Since January 2020, the world has been experiencing the impact of COVID-19. The rapidly evolving COVID-19 pandemic has hospitals and acute care facilities changing standard operating procedures. As a result, wound care services, procedures and surgeries are undergoing considerable change, which has a major impact on patients and their wellbeing.

Patients with wounds represent an extremely vulnerable population. The case reports and clinical seriessuggest that the factors associated with poor prognosis from COVID-19 are: older age, hypertension, chronic lung disease, diabetes and obesity. Patients with these disease symptoms or diagnosis fall into the same group that has an increased risk of developing chronic wounds.

The above poses unique challenges to providing good care to patients with active skin wounds. Patients with wounds have higher rates of ER visits, length-of-stay, amputation, and healthcare costs. When complicated wounds are not treated adequately, it is likely that the condition might worsen and the patient needs hospitalization.

Great dilemma
The great dilemma that is now at play is that these patients are considered high-risk if they are affected by COVID-19, however, they’re also considered high-risk for amputations, or even death, if their wound care immediately stops. The consequences of interrupting or even temporarily stopping care for patients with complicated wounds are presented in the following two articles:

The Alliance of Wound Care Stakeholders poses that a notable difficulty in coordinating wound care for patients is the high number of places where wound patients receive care including: hospital inpatient, hospital outpatient, emergency departments, surgical centers, skilled nursing facilities, physician offices, and in the home[1].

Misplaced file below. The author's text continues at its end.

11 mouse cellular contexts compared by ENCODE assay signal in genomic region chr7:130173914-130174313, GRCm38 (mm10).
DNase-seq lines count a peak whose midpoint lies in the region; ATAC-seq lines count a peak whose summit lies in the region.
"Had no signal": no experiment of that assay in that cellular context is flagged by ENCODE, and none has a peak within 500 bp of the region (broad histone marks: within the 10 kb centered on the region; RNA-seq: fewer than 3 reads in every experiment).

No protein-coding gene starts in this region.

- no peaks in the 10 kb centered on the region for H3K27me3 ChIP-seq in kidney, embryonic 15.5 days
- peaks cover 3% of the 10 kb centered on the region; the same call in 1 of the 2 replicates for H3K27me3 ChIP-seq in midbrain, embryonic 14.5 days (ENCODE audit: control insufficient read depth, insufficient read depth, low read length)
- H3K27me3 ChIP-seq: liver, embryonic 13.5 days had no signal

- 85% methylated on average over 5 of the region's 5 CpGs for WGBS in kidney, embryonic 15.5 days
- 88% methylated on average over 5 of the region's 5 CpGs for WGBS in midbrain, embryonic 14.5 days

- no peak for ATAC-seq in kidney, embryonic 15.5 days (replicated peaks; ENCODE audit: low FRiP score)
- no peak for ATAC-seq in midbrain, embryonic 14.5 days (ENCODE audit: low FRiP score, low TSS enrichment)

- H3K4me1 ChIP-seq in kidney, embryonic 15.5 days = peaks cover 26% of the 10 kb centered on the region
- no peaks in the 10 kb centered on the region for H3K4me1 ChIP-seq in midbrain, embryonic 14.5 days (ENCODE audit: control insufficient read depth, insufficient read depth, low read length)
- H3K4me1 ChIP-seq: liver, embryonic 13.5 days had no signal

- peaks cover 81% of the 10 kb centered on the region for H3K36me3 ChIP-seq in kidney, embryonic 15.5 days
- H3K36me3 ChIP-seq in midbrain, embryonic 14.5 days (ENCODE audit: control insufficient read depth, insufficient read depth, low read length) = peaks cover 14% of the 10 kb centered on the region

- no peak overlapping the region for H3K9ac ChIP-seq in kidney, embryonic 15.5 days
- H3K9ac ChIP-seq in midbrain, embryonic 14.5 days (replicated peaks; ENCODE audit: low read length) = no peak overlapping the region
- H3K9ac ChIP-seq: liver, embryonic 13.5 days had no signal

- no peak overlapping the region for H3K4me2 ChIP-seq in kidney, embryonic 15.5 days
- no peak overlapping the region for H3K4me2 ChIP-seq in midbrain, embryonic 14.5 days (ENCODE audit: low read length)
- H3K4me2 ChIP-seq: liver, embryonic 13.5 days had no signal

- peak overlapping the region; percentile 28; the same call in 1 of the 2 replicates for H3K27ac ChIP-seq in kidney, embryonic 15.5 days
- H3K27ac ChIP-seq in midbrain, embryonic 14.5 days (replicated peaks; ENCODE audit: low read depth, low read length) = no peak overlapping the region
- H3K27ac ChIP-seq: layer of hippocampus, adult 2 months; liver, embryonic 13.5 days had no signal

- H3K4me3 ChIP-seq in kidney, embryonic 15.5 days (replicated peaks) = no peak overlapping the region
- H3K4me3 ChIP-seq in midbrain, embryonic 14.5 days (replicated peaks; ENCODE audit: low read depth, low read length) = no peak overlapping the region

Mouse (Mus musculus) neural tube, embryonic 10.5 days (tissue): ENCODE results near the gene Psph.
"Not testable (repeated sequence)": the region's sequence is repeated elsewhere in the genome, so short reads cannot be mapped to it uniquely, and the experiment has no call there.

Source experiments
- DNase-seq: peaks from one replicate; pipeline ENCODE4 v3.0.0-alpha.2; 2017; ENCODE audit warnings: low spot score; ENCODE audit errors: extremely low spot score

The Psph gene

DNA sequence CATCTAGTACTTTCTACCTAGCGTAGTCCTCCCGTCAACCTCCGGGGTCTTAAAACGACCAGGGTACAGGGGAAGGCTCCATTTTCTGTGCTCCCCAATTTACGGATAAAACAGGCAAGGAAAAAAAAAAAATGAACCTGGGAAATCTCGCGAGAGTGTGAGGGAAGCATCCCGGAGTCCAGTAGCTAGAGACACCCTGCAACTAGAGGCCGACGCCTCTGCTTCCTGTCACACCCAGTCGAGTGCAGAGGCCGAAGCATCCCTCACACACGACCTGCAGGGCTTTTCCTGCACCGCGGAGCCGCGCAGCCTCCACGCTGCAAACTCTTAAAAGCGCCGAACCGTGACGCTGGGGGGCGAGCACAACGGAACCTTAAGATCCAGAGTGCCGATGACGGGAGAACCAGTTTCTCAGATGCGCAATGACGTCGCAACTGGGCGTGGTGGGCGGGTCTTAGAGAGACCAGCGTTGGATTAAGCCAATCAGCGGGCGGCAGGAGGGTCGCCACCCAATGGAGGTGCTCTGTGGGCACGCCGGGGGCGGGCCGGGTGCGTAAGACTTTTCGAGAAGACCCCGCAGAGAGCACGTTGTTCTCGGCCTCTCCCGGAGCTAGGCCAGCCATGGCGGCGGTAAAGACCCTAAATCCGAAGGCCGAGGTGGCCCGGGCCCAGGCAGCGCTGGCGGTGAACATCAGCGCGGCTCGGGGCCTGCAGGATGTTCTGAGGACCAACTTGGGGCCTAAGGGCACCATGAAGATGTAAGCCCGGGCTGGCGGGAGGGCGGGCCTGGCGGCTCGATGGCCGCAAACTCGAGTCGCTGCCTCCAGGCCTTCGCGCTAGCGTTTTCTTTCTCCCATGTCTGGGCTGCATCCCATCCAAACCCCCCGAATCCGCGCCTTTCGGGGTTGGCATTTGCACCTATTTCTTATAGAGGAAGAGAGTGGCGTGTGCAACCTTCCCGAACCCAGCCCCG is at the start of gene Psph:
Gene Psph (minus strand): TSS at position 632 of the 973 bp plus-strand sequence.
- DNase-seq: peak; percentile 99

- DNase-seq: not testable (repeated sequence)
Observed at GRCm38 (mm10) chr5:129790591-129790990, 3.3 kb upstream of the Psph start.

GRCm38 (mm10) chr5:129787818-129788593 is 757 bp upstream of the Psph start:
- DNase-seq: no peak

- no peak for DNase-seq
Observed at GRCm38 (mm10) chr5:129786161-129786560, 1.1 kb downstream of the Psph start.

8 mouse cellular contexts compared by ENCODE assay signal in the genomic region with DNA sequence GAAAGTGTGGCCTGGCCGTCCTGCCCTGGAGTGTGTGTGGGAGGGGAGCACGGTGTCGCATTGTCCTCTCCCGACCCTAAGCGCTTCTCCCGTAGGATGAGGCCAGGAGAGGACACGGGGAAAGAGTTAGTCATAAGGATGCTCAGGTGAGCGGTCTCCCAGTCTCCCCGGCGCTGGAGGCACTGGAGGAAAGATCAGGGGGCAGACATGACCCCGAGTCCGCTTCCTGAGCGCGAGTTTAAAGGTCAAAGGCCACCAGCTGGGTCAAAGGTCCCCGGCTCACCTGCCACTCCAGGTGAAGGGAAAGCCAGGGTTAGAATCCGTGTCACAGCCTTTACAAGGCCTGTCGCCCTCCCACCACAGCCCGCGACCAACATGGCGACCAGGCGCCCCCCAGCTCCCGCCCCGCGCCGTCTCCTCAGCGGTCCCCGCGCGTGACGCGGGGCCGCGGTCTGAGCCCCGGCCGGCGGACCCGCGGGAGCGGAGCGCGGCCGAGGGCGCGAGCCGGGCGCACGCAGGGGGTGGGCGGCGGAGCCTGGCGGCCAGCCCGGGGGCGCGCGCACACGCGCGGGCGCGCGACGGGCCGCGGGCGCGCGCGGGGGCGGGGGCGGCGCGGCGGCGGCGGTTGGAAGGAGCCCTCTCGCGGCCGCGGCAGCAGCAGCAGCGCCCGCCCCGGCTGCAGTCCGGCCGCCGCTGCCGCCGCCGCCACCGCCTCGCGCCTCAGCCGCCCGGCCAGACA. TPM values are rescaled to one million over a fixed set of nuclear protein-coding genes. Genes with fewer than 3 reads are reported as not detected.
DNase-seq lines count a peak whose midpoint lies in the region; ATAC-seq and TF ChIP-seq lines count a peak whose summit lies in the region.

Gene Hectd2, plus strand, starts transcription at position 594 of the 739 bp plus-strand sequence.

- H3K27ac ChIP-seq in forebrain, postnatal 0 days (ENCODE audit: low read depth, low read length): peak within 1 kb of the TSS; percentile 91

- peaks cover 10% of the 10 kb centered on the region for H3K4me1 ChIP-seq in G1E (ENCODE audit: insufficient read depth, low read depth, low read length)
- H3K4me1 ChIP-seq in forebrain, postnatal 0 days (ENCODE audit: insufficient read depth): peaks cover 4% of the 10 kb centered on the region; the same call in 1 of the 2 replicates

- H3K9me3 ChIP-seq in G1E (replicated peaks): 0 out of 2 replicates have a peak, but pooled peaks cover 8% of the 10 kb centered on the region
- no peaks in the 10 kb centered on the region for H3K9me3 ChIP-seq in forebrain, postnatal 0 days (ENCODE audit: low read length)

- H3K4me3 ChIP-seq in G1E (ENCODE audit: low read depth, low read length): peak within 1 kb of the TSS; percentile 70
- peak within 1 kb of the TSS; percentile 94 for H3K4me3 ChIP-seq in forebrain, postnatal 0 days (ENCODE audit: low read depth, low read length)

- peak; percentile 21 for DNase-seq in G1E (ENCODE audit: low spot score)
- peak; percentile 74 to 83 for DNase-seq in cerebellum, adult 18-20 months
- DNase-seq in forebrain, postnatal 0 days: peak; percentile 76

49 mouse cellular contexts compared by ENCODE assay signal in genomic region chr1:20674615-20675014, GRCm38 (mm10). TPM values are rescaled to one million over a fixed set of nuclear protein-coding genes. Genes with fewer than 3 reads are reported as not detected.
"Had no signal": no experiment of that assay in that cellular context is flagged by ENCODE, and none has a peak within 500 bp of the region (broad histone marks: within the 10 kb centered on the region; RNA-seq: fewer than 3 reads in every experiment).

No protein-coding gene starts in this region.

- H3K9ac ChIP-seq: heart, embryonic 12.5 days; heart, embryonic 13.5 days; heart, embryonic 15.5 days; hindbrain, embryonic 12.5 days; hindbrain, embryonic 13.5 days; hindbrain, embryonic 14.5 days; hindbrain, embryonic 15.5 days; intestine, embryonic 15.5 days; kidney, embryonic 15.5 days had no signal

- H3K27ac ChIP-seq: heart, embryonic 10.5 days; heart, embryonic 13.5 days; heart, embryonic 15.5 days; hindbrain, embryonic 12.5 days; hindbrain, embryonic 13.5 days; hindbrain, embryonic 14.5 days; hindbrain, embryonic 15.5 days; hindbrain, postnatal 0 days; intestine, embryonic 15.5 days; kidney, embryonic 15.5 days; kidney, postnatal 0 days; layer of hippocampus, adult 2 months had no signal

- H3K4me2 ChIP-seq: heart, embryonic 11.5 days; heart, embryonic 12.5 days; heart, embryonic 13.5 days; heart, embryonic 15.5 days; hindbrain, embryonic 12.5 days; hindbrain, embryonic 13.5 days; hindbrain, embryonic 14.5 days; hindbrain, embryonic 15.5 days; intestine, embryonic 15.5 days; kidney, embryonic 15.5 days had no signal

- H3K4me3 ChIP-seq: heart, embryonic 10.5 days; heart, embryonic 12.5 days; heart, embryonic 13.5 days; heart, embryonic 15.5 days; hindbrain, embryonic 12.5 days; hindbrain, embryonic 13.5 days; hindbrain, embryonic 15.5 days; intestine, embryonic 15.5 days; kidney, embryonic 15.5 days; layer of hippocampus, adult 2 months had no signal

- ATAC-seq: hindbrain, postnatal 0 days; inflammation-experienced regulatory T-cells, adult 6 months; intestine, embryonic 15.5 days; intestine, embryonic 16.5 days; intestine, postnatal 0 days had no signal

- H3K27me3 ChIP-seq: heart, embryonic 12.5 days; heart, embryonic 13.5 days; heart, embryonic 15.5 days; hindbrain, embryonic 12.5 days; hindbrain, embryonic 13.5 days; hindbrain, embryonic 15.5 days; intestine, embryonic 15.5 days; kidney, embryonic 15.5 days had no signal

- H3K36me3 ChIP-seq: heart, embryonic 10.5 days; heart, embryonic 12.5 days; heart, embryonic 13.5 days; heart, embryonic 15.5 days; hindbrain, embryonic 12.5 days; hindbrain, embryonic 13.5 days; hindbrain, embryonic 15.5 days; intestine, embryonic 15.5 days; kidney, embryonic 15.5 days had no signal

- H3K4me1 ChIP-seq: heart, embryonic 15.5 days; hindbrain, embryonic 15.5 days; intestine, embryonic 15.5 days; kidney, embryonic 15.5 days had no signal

What is needed are temporary regulatory waivers and new rules to give flexibility to wound care clinicians to provide necessary (and at times life and limb saving) procedures and products to treat their patients in light of the COVID-19 pandemic. In a pandemic model of care with shifting sites of care and reduced access and utilization, the major goal must be to reduce wound and diabetic foot-related hospitalizations and exposure to patients at risk for death and amputations from COVID-19.

Shift from wound care to wound healing.

This shift means that efficient wound management has to be paramount. It helps to reduce the burden on the health system and keeps our patients safe. During the pandemic, patients are safer at home and DEBx Medical enables them to be treated where they’re the safest. 

Our product DEBRICHEM is a novel desiccant gel for chemical debridement. The product is intended to eliminate the biofilm and remove the infection in just one single application. DEBRICHEM is easy to use in a short and comprehensive procedure: after undressing and cleaning the wound, Debrichem is applied to the wound bed, incubated for up to 60 seconds and rinsed off. The wound is then rinsed and dressed according to the doctor’s choice.

The procedure can be carried out by a trained healthcare professional in any medical setting: hospital, nursing home or home care. Due to its fast action and applicability outside the surgery room, DEBRICHEM can easily be integrated within standard wound care procedures [2]

With this we reduce the pressure on the healthcare system and we do not expose patients to unnecessary risks. Most important, we enable continued care for patients with wounds.


[2] Cogo et al, Wounds 2021;33.1-8